The network’s first exhibit, The Long Road to LGBTQ+ Equality in Pennsylvania, commemorated the 50th anniversary of New York City’s Stonewall riots in 2019. The second, With Open Heart and Open Arms: LGBTQ+ Cuban Refugees and the LGBTQ+ Community’s Response to the Mariel Boatlift of 1980, was curated by John Anderies, archivist of the John J. Wilcox, Jr. Archives at the William Way LGBT Community Center. These exhibits have been displayed at more than 60 locations and are available digitally. Out on Campus premiered at the Historic Harrisburg Resource Center in August and is scheduled for visits to nine Pennsylvania college and university campuses, along with the William Way LGBT Community Center.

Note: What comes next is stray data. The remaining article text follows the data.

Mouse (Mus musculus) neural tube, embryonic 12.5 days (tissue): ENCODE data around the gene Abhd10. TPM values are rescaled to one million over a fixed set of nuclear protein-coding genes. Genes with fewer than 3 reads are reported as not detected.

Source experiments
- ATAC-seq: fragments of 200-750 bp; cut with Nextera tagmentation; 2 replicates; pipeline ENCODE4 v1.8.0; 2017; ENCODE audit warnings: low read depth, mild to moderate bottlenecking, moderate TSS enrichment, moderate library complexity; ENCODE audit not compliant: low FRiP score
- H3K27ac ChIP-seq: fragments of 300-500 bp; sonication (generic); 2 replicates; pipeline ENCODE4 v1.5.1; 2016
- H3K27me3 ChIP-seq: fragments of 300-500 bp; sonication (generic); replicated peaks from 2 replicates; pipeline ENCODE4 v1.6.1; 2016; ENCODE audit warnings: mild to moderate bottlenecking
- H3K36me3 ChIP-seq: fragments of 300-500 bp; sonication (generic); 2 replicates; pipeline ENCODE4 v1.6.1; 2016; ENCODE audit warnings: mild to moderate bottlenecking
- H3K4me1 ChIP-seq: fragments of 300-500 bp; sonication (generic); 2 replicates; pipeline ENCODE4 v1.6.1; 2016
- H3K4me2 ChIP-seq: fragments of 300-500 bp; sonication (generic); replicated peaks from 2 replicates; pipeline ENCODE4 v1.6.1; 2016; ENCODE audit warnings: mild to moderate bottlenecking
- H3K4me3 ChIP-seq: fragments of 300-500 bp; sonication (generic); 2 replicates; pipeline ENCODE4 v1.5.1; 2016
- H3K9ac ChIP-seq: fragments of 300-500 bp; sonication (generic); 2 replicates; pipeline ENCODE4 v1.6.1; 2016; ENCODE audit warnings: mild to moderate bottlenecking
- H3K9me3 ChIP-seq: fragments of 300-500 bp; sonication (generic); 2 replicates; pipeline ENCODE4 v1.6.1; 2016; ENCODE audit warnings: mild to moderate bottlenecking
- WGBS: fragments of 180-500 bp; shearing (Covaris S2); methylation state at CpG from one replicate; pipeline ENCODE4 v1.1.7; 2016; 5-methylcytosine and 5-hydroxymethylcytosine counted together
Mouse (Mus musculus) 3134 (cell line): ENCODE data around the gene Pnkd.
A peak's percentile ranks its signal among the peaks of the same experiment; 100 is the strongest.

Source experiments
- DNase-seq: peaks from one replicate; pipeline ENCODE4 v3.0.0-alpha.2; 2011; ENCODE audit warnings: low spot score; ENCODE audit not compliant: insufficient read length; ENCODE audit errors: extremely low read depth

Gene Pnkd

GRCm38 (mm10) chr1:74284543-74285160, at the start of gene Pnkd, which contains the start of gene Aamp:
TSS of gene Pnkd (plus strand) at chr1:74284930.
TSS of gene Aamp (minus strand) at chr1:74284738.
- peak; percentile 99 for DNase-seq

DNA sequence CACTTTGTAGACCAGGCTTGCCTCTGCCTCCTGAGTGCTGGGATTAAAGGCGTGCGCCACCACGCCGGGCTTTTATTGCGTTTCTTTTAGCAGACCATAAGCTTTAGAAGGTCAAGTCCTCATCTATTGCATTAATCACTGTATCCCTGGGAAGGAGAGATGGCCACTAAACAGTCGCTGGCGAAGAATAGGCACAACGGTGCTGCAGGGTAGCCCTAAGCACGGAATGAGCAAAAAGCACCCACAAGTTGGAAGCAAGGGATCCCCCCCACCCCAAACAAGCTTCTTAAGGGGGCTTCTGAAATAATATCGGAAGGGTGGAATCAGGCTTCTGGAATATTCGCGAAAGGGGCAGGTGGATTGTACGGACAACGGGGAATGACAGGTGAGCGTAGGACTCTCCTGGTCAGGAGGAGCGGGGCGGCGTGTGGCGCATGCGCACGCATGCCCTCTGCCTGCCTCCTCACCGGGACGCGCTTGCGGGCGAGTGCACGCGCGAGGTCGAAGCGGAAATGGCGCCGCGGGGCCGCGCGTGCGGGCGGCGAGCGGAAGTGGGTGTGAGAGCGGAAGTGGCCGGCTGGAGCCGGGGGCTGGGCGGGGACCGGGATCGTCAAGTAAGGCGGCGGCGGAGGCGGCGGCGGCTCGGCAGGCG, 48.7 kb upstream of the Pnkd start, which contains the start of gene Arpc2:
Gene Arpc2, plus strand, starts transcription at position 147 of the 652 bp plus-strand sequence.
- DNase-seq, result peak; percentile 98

One noteworthy aspect is the exhibit’s production by a diverse and interdisciplinary research team that included faculty, librarians, administrators, staff, students, alumni, and public historians affiliated with eight institutions and organizations. (I served as a historical consultant, wrote the introduction, and produced the text for BCCC, which was based on my 2021 essay for the OutHistory website.) Another accomplishment is the diversity of institutions included in the exhibit, which features colleges and universities that were and are urban, suburban, and rural; public and private; religious and secular; single sex and coeducational; and historically Black and predominantly white. It covers the western, central, and eastern parts of the state and encompasses two-year community colleges, four-year undergraduate institutions, and universities that offered undergraduate, graduate, and professional degrees.